We have found that focused ultrasound in combination with two different bubble concepts successfully deliver nanoparticles and macromolecules to brain tissue. The opening of the BBB is temporary and safe. 

Clinical studies at St.Olavs Hospital to improve chemotherapy

The promising therapeutic results in mice using focused ultrasound and microbubbles to improve the delivery of drugs and nanoparticles, have initiated clinical trials aiming at improving chemotherapy for cancer patients. 

In collaboration with St.Olavs Hospital, The Cancer Clinic and The Clinic for Medical Imaging, Department of radiology and nuclear medicine, two clinical studies have been initiated. 

Colorectal cancer patients and breast cancer patients with liver metastases are given standard chemotherapy and one liver metastasis is treated with focused ultrasound and another metastasis is used as internal control. The microbubble SonoVue which is used in contrast enhanced ultrasound imaging, is injected immediately before the ultrasound treatment.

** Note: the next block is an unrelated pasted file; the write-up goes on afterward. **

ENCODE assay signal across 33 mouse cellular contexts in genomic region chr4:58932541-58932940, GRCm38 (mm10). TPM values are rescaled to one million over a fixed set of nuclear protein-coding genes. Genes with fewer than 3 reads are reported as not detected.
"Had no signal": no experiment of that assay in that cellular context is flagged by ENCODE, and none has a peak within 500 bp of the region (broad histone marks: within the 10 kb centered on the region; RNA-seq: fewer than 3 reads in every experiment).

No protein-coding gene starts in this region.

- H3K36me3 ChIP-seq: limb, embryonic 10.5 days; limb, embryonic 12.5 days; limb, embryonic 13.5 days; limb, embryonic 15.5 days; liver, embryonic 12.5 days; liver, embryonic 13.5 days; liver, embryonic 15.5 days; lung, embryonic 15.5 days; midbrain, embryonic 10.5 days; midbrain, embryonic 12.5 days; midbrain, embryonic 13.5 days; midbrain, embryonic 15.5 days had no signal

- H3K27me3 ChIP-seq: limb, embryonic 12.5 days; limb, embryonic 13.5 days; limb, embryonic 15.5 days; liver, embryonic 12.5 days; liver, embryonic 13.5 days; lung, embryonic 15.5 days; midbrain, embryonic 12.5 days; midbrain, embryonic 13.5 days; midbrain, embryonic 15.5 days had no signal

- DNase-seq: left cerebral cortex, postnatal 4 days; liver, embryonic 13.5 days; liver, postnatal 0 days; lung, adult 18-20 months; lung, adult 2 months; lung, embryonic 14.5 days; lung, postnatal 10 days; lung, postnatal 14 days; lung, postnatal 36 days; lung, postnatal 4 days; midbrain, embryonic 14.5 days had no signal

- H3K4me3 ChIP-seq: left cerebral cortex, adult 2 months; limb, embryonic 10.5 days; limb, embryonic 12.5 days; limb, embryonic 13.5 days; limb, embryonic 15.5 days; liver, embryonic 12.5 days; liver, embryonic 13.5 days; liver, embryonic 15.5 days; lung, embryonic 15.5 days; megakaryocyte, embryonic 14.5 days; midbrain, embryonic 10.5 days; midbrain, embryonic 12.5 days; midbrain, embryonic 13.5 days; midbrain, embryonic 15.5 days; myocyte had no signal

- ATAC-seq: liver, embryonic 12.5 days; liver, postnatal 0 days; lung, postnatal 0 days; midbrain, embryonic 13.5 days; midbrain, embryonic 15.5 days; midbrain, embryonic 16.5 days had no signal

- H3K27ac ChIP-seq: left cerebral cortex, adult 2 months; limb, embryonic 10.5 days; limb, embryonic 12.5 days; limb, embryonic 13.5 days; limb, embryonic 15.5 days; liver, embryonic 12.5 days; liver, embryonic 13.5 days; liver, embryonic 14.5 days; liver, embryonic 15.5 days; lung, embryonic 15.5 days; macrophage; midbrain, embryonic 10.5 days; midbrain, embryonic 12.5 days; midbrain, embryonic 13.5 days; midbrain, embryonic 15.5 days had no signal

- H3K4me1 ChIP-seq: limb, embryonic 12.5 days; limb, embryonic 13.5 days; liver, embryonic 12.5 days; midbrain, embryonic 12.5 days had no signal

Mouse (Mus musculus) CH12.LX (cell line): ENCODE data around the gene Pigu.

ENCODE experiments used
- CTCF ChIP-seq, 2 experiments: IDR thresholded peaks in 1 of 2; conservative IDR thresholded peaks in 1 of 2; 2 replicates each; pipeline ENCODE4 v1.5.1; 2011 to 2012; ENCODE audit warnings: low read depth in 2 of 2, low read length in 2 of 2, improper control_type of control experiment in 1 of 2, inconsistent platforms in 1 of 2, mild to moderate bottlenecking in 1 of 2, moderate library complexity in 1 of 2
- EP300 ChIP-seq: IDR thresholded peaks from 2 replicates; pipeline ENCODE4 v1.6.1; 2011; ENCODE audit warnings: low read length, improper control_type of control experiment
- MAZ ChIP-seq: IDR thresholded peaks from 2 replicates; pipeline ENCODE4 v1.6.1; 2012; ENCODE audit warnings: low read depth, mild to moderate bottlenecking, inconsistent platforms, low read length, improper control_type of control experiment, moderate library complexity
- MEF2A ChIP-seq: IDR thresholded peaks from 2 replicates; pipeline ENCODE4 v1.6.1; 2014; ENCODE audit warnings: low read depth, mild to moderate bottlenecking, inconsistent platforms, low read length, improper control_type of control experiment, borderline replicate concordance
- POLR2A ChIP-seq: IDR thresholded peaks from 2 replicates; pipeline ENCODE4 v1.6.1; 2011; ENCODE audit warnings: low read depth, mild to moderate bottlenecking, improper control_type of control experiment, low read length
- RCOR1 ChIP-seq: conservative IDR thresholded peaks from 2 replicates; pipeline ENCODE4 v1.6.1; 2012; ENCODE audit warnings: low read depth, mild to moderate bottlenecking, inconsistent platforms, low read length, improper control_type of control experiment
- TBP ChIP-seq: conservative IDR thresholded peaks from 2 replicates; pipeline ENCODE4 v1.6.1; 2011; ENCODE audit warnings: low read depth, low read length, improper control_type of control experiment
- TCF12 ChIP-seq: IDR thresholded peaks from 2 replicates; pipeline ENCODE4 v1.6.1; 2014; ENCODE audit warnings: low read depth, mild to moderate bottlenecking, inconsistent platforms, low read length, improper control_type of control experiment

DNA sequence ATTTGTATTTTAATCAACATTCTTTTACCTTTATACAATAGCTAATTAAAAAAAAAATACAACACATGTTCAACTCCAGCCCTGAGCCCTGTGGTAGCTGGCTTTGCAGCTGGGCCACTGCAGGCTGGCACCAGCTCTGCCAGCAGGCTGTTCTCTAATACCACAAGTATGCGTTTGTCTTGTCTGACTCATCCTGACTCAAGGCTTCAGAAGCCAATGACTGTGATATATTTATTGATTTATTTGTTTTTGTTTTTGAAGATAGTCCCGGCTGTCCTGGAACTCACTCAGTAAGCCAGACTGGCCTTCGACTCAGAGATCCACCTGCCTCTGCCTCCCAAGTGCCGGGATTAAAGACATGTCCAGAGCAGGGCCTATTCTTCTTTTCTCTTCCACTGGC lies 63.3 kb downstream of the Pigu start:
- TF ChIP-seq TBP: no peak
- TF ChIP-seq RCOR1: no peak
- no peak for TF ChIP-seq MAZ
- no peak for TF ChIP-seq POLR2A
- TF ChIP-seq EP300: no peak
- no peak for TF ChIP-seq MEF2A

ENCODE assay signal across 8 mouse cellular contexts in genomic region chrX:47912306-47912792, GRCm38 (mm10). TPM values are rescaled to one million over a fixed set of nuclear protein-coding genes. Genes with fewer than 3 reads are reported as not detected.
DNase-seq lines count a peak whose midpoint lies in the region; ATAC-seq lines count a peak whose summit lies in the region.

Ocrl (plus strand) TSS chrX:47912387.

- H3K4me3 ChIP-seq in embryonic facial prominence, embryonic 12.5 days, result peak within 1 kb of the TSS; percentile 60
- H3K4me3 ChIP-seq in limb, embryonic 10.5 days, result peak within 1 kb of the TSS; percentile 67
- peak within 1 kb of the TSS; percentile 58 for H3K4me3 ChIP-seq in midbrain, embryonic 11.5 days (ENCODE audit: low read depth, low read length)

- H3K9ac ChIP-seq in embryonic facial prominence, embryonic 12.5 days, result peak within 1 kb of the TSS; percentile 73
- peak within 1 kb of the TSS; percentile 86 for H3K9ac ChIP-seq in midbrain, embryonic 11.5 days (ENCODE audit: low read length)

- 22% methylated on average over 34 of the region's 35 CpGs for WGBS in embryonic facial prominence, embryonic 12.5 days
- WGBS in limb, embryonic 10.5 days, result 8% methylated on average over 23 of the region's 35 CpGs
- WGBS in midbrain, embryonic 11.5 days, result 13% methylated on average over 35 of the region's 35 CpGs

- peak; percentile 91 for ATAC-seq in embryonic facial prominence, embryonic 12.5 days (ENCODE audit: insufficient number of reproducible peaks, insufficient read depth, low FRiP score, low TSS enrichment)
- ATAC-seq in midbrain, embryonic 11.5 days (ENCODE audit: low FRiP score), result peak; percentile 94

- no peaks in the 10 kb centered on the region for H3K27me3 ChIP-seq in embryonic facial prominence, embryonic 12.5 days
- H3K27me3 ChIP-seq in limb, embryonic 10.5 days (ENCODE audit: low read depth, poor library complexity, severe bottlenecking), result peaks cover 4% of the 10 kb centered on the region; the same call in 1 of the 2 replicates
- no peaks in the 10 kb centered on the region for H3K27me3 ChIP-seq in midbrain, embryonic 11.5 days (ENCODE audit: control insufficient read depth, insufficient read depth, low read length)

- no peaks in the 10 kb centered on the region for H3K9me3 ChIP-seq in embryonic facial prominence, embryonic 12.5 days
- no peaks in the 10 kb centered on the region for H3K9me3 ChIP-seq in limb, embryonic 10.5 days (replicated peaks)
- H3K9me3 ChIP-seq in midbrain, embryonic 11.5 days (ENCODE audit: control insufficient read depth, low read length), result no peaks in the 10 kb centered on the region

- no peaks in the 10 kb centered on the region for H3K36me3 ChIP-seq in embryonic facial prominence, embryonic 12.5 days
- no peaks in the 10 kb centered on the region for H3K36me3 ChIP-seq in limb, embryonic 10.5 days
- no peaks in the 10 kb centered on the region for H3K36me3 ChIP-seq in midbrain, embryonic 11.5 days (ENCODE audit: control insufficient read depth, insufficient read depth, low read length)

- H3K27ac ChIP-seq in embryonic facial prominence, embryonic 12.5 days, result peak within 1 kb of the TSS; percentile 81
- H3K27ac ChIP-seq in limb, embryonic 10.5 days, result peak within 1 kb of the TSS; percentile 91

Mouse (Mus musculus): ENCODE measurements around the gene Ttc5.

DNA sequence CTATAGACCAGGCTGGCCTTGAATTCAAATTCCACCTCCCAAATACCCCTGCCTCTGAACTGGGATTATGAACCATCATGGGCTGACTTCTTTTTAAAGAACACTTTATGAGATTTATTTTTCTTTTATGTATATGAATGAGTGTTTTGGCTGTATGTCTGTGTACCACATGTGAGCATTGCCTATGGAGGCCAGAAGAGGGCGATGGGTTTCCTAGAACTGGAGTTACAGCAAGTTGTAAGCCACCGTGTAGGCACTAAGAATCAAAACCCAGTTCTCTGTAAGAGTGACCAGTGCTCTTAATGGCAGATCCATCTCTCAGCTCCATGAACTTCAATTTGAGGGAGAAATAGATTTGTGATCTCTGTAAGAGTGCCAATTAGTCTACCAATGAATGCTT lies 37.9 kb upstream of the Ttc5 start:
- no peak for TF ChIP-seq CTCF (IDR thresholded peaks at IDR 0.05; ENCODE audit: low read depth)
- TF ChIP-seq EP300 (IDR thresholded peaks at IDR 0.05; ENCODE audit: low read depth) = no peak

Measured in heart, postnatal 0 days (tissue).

Ultrasound-enhanced Delivery of Chemotherapy to Patients With Liver Metastasis From Breast- and Colorectal Cancer

In the next clinical study patients with in-operable pancreatic tumors are treated with standard chemotherapy plus the clinically approved microbubble SonoVue and focused ultrasound. A novel dual frequency ultrasound transducer (High frequency for imaging and lower frequency for treatment) is used. 

Ultrasound-enhanced Uptake of Chemotherapy in Patients With Inoperable Pancreatic Ductal Adenocarcinoma (PDAC)